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One in six adults lacks basic literacy

Many people have trouble understanding the meaning of simple texts


A large number of adults living in Switzerland cannot read and understand a simple text or even hold a conversation in the local language, according to a report.

But the Federal Statistics Office said on Tuesday that although one in six people aged 16-65 has trouble reading, illiteracy was falling.

The federal office's analysis of last year's "Adult Literacy and Lifeskills Survey" showed that a large proportion of working-age people lacked basic skills.

Around 16 per cent could not read well enough to understand a simple text, while eight per cent could not speak the local language well enough to hold a conversation.

It added that women fared less well than men when dealing with maths but that there was no gender gap in reading.

The number of foreigners – more than a quarter of the Swiss adult population – is a major factor in the results. Those who moved to Switzerland in the past five years are usually well educated, while earlier generations only had basic schooling.

Older immigrants in French- and Italian-speaking Switzerland account for lower reading skills, while in the German-speaking part of the country their lack of knowledge of the local language stands out.

New immigrants on the other hand are far more qualified than their predecessors and their skills tend to mirror those of locals when they share the same language. The latest arrivals also tend to master more languages than the average Swiss citizen.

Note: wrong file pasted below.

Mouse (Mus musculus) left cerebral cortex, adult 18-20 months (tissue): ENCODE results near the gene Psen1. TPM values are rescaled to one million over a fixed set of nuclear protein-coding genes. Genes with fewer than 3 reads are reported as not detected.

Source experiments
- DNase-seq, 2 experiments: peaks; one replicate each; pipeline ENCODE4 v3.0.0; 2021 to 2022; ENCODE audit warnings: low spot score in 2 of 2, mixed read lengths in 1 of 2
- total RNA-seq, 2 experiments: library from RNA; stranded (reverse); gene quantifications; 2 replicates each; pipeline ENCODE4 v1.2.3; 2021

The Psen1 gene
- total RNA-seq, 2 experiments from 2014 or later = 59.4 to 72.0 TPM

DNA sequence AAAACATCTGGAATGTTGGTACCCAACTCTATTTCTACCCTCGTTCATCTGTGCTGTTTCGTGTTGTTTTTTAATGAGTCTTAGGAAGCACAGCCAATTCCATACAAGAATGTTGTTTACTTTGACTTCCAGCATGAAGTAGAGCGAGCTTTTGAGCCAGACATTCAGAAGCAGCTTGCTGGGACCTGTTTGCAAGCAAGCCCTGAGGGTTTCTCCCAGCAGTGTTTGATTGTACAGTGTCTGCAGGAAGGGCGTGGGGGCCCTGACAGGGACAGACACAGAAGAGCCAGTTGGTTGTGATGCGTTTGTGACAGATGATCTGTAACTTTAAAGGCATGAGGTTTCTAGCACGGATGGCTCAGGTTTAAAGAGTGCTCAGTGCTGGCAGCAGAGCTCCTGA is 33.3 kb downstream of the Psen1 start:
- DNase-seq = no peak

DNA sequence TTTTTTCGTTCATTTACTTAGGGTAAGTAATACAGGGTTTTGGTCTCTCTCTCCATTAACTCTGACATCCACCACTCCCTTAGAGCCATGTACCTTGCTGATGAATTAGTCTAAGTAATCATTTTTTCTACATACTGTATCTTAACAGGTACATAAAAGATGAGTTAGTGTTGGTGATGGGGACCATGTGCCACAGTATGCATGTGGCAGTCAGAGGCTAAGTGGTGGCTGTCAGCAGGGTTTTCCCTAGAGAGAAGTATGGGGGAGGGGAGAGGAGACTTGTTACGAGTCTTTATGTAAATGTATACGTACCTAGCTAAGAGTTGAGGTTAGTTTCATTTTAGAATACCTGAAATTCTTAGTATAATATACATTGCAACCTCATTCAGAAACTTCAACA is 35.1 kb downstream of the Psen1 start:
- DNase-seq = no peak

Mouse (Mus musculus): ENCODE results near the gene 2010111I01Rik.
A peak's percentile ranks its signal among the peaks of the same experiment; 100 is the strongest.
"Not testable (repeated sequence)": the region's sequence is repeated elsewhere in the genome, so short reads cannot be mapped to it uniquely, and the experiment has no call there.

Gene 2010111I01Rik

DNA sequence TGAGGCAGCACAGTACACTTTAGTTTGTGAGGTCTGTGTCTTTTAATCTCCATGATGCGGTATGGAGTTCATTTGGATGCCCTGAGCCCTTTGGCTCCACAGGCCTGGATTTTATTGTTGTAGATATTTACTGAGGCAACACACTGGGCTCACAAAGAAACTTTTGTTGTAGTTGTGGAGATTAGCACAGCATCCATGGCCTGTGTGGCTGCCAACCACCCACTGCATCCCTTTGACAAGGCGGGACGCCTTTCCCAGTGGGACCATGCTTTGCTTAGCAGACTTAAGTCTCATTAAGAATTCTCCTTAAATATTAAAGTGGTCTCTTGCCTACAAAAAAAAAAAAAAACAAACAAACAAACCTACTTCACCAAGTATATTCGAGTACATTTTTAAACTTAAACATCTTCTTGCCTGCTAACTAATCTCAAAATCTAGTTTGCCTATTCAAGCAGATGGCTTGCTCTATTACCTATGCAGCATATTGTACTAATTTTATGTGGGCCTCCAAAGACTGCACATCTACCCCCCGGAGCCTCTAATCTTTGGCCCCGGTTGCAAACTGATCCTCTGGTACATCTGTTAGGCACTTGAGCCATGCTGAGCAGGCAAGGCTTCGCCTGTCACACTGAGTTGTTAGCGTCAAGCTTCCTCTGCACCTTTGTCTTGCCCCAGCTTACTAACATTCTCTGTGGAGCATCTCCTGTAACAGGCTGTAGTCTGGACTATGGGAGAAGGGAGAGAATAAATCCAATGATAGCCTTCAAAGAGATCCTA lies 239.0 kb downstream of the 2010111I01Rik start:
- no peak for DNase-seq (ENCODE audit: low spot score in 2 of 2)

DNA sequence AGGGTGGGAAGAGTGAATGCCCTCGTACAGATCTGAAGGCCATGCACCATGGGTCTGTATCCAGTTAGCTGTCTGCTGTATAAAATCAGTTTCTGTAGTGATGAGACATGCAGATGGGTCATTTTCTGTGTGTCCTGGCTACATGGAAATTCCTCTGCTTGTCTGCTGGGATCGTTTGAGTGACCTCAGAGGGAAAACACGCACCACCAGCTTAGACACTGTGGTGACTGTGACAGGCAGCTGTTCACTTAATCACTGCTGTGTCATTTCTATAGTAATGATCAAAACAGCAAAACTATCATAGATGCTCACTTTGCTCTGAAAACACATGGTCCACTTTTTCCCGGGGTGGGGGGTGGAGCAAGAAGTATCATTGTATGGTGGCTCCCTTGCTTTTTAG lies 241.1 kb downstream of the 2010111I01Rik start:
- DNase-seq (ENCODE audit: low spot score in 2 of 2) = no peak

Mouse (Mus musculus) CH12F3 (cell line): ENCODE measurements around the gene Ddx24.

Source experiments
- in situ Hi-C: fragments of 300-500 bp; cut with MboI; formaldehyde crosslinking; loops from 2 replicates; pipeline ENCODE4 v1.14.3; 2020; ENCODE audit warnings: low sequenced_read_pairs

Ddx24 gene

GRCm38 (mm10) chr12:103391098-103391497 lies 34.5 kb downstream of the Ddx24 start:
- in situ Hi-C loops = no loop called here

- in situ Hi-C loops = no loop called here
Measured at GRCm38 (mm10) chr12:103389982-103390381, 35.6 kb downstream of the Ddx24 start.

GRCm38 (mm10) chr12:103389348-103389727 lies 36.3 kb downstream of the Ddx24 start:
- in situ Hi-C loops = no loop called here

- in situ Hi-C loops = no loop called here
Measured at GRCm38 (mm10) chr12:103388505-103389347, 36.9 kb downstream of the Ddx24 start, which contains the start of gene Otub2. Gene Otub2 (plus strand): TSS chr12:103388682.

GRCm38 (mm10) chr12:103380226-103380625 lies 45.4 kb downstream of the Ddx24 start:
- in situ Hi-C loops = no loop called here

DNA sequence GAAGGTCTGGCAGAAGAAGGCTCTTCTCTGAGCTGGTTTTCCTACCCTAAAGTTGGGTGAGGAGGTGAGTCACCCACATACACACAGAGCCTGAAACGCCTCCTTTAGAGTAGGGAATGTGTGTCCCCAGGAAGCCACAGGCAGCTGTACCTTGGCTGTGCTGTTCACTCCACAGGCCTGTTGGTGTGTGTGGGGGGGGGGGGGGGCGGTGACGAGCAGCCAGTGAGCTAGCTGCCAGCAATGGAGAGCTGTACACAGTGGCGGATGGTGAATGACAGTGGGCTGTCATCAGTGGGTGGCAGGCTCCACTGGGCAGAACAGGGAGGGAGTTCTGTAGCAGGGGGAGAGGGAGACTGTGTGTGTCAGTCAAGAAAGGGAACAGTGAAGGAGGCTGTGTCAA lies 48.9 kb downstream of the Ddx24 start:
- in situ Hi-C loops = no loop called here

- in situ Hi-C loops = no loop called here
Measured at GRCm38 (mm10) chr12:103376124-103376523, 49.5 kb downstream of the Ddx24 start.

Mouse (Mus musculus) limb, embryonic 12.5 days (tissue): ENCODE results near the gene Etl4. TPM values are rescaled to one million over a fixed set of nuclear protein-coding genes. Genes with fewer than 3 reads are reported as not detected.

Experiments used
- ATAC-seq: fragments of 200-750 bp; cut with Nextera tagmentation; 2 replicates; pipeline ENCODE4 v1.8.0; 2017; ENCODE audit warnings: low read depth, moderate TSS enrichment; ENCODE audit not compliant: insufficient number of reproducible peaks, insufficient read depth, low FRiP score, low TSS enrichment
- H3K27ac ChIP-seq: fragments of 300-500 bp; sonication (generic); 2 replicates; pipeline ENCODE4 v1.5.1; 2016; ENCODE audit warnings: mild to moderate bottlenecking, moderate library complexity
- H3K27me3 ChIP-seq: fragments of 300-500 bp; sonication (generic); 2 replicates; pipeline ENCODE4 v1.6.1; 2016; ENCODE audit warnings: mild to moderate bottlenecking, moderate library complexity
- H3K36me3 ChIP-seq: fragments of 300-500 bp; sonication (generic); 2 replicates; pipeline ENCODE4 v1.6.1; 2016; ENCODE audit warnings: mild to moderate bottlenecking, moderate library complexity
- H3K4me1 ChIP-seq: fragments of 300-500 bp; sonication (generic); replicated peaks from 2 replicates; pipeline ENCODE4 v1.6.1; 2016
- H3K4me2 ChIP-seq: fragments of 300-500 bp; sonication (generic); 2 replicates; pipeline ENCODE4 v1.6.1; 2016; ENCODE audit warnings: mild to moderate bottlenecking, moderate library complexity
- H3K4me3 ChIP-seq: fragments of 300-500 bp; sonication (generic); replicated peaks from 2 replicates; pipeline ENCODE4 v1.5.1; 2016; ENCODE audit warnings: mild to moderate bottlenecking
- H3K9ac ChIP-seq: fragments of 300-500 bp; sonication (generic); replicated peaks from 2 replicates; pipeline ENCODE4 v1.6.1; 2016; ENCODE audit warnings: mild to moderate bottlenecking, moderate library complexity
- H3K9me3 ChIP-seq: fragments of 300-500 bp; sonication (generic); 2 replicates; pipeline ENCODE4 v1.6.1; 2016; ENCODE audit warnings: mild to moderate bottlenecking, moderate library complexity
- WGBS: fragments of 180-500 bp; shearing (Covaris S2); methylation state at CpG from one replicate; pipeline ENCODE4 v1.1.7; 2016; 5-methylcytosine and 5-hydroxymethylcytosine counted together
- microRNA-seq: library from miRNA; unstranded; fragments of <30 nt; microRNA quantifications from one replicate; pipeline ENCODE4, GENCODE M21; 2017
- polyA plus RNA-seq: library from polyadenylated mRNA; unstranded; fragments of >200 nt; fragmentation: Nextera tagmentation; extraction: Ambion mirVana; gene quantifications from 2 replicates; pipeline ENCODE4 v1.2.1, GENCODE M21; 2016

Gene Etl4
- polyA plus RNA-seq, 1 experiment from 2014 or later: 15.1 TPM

The report also concluded that people with good skills usually have good positions and are less likely to lose their jobs. They also read more books and take part more readily in group and community activities.

They have access to computers and other modern communications technology and make use of them. They also consider themselves to be generally healthier.

Slight improvement

Compared with a similar study carried out in the 1990s, literacy skills have changed little, although results showed a slight improvement in German-speaking Switzerland.

There was however a drop in the number of truly bad results associated with illiteracy.

While age is the main factor in determining a person's skills, comparing the two surveys shows that being born at a time when education was less developed also has a major impact.

The survey was published last year by the Paris-based Organisation for Economic Cooperation and Development (OECD). It compared literacy in six countries – Switzerland, Canada, the United States, Norway, Italy and Bermuda – as well as the Mexican state of Nuevo Leon.

The survey measured skills in prose and document literacy, numeracy and problem solving. Switzerland came fourth in reading and comprehension skills, first in mathematics and second in problem solving.

swissinfo with agencies

Key facts

In Switzerland, around 800,000 adults are considered functionally illiterate, meaning they find it diffcult to read or write.
An illiterate person will normally have had little or no schooling, but a functionally illiterate person has normally completed compulsory schooling.
More than 5,000 people between the ages of 16 and 65 were tested in Switzerland for the Lifeskills survey in 2003.

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